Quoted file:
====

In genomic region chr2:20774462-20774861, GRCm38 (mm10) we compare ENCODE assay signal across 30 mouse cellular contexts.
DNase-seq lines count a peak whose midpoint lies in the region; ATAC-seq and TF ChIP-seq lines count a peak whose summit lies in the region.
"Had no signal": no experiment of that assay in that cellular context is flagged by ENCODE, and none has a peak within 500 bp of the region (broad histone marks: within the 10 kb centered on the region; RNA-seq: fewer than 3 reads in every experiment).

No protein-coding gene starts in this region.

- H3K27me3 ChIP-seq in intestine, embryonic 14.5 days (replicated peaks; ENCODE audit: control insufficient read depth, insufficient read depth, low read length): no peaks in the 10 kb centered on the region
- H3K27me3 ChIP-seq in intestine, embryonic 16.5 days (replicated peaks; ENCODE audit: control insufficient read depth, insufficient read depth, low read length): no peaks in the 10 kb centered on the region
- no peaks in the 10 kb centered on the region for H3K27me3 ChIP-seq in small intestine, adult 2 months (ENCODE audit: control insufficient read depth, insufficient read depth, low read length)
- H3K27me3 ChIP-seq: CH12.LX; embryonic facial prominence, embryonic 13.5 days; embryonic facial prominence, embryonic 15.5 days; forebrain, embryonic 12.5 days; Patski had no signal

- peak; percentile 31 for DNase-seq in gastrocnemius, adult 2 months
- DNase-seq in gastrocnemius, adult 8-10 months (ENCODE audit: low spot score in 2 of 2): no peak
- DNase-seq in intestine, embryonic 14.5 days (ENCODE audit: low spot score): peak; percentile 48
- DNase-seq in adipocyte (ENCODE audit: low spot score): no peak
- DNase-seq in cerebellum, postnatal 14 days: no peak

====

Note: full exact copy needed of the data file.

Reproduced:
In genomic region chr2:20774462-20774861, GRCm38 (mm10) we compare ENCODE assay signal across 30 mouse cellular contexts.
DNase-seq lines count a peak whose midpoint lies in the region; ATAC-seq and TF ChIP-seq lines count a peak whose summit lies in the region.
"Had no signal": no experiment of that assay in that cellular context is flagged by ENCODE, and none has a peak within 500 bp of the region (broad histone marks: within the 10 kb centered on the region; RNA-seq: fewer than 3 reads in every experiment).

No protein-coding gene starts in this region.

- H3K27me3 ChIP-seq in intestine, embryonic 14.5 days (replicated peaks; ENCODE audit: control insufficient read depth, insufficient read depth, low read length): no peaks in the 10 kb centered on the region
- H3K27me3 ChIP-seq in intestine, embryonic 16.5 days (replicated peaks; ENCODE audit: control insufficient read depth, insufficient read depth, low read length): no peaks in the 10 kb centered on the region
- no peaks in the 10 kb centered on the region for H3K27me3 ChIP-seq in small intestine, adult 2 months (ENCODE audit: control insufficient read depth, insufficient read depth, low read length)
- H3K27me3 ChIP-seq: CH12.LX; embryonic facial prominence, embryonic 13.5 days; embryonic facial prominence, embryonic 15.5 days; forebrain, embryonic 12.5 days; Patski had no signal

- peak; percentile 31 for DNase-seq in gastrocnemius, adult 2 months
- DNase-seq in gastrocnemius, adult 8-10 months (ENCODE audit: low spot score in 2 of 2): no peak
- DNase-seq in intestine, embryonic 14.5 days (ENCODE audit: low spot score): peak; percentile 48
- DNase-seq in adipocyte (ENCODE audit: low spot score): no peak
- DNase-seq in cerebellum, postnatal 14 days: no peak